I like the idea of day tight or hour tight compartments. I generally learned a long time ago that I need to shut off one thought or problem to enable me to concentrate on the next. In my early twenties I would lose weekends worrying about something that happened on Friday, only to find that on Monday the problem had either disappeared, or was not such a problem after all. There are times though when I am not able to cut off feelings from previous incidents, and I'm not sure that we should. One of my bosses always praised me for being able to cut away from work easily though, and giving myself time for my photography, creating a nice balance in my life, so I'm probably doing an OK job of this.

The only thing in the article that I found a little difficult to read, or awkward was the double negative at the end. You say that we should not believe in ourselves, but then turn it into a positive, by saying that you should not believe in yourself when you think you can't achieve something. This last paragraph is funny, as I'm sure you meant it to be, but it boils down to the fact that you need to believe in yourself to give yourself the confidence to proceed, but not to be over-confident.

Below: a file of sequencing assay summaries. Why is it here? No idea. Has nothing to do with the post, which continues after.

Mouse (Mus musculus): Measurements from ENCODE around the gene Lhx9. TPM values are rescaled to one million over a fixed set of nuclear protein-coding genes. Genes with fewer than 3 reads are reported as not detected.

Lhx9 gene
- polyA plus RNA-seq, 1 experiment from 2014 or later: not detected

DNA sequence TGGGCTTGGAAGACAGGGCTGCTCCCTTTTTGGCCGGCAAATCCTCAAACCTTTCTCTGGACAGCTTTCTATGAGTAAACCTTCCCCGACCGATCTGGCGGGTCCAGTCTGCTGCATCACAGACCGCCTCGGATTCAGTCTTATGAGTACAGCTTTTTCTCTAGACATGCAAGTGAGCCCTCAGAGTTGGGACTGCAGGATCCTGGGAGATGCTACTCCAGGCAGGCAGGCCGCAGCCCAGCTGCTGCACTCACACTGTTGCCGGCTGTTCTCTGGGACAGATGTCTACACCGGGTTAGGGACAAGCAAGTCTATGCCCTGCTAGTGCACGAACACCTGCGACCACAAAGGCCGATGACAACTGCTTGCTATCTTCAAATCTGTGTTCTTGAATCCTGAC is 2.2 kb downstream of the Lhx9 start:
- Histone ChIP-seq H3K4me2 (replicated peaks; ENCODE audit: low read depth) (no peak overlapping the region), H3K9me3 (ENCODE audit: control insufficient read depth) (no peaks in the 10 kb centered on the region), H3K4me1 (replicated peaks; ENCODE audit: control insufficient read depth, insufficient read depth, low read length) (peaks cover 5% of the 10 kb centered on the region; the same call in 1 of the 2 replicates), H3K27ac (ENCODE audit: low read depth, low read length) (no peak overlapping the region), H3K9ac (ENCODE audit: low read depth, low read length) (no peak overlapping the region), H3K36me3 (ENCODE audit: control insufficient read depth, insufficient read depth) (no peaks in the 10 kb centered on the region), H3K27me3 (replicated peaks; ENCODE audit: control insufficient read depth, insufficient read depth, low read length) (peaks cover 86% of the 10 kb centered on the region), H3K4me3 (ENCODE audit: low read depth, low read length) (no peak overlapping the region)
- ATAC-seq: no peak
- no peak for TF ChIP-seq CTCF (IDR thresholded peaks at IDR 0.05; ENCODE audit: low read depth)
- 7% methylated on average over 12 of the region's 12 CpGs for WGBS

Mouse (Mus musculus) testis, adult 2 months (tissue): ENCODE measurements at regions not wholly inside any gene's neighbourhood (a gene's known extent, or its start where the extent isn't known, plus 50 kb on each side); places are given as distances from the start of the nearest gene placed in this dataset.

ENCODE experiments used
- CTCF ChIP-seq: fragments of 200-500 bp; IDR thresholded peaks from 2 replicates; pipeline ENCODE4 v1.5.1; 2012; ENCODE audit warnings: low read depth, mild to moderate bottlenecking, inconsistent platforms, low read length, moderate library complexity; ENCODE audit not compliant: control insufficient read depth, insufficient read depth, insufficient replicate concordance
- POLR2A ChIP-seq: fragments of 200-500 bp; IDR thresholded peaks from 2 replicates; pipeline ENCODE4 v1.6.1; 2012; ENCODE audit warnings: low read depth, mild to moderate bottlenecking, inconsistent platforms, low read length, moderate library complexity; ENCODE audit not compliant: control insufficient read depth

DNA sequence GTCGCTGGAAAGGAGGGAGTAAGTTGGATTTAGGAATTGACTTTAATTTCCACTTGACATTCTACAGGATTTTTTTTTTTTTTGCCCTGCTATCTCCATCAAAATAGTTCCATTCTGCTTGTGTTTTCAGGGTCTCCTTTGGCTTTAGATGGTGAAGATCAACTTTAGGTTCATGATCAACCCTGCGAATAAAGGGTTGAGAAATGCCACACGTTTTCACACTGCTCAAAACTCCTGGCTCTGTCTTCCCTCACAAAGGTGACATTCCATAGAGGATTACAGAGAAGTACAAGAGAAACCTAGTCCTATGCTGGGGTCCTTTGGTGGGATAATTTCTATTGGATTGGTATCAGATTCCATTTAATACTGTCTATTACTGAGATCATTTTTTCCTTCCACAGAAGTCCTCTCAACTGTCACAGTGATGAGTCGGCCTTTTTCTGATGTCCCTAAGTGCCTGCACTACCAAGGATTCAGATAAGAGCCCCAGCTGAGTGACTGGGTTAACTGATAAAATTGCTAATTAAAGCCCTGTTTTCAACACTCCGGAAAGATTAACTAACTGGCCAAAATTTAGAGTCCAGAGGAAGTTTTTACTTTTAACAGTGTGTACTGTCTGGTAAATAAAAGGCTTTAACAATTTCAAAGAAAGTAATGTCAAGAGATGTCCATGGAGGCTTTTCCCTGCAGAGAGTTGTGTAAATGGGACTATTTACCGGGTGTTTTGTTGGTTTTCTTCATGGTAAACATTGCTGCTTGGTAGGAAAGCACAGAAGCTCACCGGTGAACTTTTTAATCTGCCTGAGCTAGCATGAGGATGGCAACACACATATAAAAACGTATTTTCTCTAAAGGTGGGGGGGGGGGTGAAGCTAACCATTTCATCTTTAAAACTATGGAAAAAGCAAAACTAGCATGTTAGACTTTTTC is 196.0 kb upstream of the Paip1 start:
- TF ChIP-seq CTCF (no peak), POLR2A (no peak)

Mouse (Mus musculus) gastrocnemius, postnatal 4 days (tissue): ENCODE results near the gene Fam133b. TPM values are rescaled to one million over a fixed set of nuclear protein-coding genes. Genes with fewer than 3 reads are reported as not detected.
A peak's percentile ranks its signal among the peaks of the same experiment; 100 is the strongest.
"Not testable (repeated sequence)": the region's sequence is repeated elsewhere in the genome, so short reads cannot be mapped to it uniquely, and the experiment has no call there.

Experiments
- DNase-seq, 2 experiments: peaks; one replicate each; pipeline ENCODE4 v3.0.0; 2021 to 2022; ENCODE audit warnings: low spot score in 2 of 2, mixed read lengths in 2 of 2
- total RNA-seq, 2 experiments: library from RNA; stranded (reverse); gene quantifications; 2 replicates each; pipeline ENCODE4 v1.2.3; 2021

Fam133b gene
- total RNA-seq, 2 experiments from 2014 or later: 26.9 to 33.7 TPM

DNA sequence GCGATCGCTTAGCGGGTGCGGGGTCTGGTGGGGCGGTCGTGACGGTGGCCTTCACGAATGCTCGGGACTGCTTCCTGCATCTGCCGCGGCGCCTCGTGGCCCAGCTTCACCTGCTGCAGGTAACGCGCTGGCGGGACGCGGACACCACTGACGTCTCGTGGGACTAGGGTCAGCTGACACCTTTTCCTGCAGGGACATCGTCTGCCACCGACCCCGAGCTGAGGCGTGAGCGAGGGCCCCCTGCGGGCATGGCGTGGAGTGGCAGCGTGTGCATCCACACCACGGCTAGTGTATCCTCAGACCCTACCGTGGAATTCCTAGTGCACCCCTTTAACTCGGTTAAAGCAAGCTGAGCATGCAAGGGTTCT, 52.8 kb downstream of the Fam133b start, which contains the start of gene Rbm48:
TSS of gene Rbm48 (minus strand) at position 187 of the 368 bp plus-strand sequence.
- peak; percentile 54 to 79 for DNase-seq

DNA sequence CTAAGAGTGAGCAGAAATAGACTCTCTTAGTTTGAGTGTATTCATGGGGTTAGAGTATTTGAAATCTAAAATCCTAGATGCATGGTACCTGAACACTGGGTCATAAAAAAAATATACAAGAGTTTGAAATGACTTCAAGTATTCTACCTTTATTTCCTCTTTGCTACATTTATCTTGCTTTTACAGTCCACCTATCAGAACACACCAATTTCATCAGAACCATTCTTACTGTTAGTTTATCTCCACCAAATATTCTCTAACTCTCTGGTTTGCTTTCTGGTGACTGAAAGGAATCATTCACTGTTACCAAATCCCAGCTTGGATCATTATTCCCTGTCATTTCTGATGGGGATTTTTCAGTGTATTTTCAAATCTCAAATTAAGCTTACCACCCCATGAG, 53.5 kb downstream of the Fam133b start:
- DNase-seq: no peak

Personally, I have a very easy philosophy around this. I never question my ability to do something when trying to decide whether or not to take on a new task or project. The only question I ask myself is whether or not I want to do it. If I want to do something, I will make it happen, no matter how difficult the undertaking. Of course, I realize that although I'd love to be able to fly unaided or go to the moon, right now that's just not possible. You have to be realistic, although I do fully expect to go to the moon or into space at least once before I die.

Great article Anuj! Thanks very much for sharing.

Thursday, January 14, 2010

2000-2009- a flourishing decade in the History of Software Testing